I'm not particularly smitten with the draft's top projected center Cesar Ruiz -- because I think his skill set best fits a zone-blocking scheme but targeting New Jersey native and Temple alum Matt Hennessy (possibly trading up from No. 99 to the 70-75 range) or Wisconsin's Tyler Biadasz seems like an ideal plan to me. Biadasz was projected as a sure-fire first-round pick after the 2018 season but played through multiple injuries in 2019 that led to some really questionable game tape. He has certainly also been impacted by the truncated pre-draft process. If the Giants are comfortable with his medicals, I see value in targeting a Wisconsin lineman and specifically Biadasz.
If the Giants want to wait until later on Day 3, one of my favorite offensive line values overall is center Keith Ishmael out of San Diego State. He turned some heads during the Senior Bowl week and could be a steal.
Step 5: Don't skip out on a deep and talented OT class
This was part of my step-by-step plan for the Giants during the 2019 NFL Draft, but unfortunately for Daniel Jones, they ignored it. The good news is that the 2020 tackle class is even deeper with several talented developmental prospects who should be available on Days 2 and 3. It's important for the Giants to draft at least one offensive tackle because their current depth chart includes an aging and overpriced veteran (Nate Solder) -- the injuries have taken a toll on his body, a former undrafted free agent in Nick Gates, and a flyer free agent signing in Cameron Fleming (one year, $4M). It's also important for them to take advantage of a deep and talented tackle class because those don't come around very often.
Some of my favorite targets for the Giants at No. 36 overall include TCU's Lucas Niang at the very top. If you throw on Niang's game tape from 2018, you see a first-round talent and a tackle who for the most part shut down both Nick Bosa and Chase Young when TCU played Ohio State. If you throw on Niang's 2019 tape, you see another player -- and the injury situation played a key role in that. If his medicals check out, it's a high-upside swing. The same can be said about Boise State offensive tackle Ezra Cleveland who just might be the most athletic tackle in the entire class outside of Tristan Wirfs -- but he battled a turf toe injury that altered his functional play strength in 2019.
If the Giants wait until No. 99 overall, or even into Day 3 of the draft, some of my favorite tackles to target include: Ben Bartch, Jack Driscoll, Saahdiq Charles, and Matthew Peart. It's a mixed bag with two small school prospects who dominated a lower level of competition (Bartch and Peart) and two big school prospects (Driscoll, Charles) who have will need to be developed with the right coaching staff at the next level.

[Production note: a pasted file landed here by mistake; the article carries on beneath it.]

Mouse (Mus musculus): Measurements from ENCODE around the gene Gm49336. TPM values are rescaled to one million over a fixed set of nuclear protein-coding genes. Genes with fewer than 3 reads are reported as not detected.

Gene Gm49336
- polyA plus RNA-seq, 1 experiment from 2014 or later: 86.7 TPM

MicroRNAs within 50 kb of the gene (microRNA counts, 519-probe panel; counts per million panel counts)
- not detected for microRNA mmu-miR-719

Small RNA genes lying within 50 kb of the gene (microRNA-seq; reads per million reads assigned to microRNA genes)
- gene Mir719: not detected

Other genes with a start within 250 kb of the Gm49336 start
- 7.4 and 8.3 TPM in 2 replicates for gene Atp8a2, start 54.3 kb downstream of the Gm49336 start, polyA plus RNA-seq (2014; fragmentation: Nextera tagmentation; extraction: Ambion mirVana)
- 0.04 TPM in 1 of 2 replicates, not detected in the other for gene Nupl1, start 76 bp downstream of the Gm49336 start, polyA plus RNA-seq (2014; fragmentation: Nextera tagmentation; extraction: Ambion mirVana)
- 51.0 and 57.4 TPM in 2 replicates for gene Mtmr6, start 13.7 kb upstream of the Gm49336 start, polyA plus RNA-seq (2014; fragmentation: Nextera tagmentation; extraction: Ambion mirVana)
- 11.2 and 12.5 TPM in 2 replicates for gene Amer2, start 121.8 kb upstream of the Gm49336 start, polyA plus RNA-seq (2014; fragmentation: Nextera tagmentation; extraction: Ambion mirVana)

Step 6: Don't force it with an EDGE player
Everyone knows the Giants need an EDGE pass rusher, but that doesn't mean they can get one if the value is not there. And outside of Chase Young, this is a very questionable EDGE rusher class. A high-upside play at No. 36 overall could be to target Notre Dame's Julian Okwara, who has medical concerns that are a bit overblown as far as I'm concerned (he broke his fibula -- an injury that generally has a clean recovery), but Okwara's game is far from complete. An equally as strong (if not stronger) case can be made that he won't be the best value on the board at No. 36 for the Giants.
I believe the team would be better off targeting a Day 3 EDGE with the athletic upside to develop into an excellent pass rusher. Florida's Jabari Zuniga is my favorite of the Day 3 targets who fit the mold and Charlotte's Alex Highsmith is right behind him.
Step 7: Don't neglect finding a safety you can trust in single-high looks
The Giants have lacked a true free safety they can trust alone in the deep half since Kenny Philips (prior to the injuries) and it has really hurt their defense overall. Because defensive coordinators have looked down at a roster that doesn't include a deep-half safety right range, they've been hesitant to mix up their defensive coverages with single-high safety looks. When they have used a single-high safety, the results have been disastrous (see: Antoine Bethea, Curtis Riley, Darian Thompson).
In general, finding a safety you can trust in the deep half is very difficult at the NFL level. Players like this are few and far in between despite how great of an impact they have on wins and losses. That's why the Baltimore Ravens did everything in their power to sign Earl Thomas the moment he first reached free agency last offseason.
In this specific class, two deep-half safeties who fit what the Giants need perfectly could very well be available to them, but they'll have to use the No. 36 overall pick to get them. Antoine Winfield Jr. from Minnesota and Ashytn Davis from Cal come to mind. Both players have incredible range even if they check in on the smaller side. It's a risk (from a durability standpoint) to take a sub-200-pound player in the top-36, but the reward here might just outweigh that. The Giants can do a lot worse than drafting Winfield or Davis at No. 36 overall.